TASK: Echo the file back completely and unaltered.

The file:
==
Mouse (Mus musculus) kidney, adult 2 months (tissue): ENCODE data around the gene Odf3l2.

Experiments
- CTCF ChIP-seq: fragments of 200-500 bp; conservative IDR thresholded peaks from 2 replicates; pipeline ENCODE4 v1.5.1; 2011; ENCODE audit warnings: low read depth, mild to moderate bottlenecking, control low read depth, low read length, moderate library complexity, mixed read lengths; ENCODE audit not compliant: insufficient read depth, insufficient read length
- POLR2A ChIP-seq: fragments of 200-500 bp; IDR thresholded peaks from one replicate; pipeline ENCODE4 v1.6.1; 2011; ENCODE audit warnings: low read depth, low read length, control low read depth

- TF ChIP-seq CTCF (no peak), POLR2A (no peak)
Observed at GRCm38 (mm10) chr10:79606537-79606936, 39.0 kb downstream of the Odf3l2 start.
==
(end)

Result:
Mouse (Mus musculus) kidney, adult 2 months (tissue): ENCODE data around the gene Odf3l2.

Experiments
- CTCF ChIP-seq: fragments of 200-500 bp; conservative IDR thresholded peaks from 2 replicates; pipeline ENCODE4 v1.5.1; 2011; ENCODE audit warnings: low read depth, mild to moderate bottlenecking, control low read depth, low read length, moderate library complexity, mixed read lengths; ENCODE audit not compliant: insufficient read depth, insufficient read length
- POLR2A ChIP-seq: fragments of 200-500 bp; IDR thresholded peaks from one replicate; pipeline ENCODE4 v1.6.1; 2011; ENCODE audit warnings: low read depth, low read length, control low read depth

- TF ChIP-seq CTCF (no peak), POLR2A (no peak)
Observed at GRCm38 (mm10) chr10:79606537-79606936, 39.0 kb downstream of the Odf3l2 start.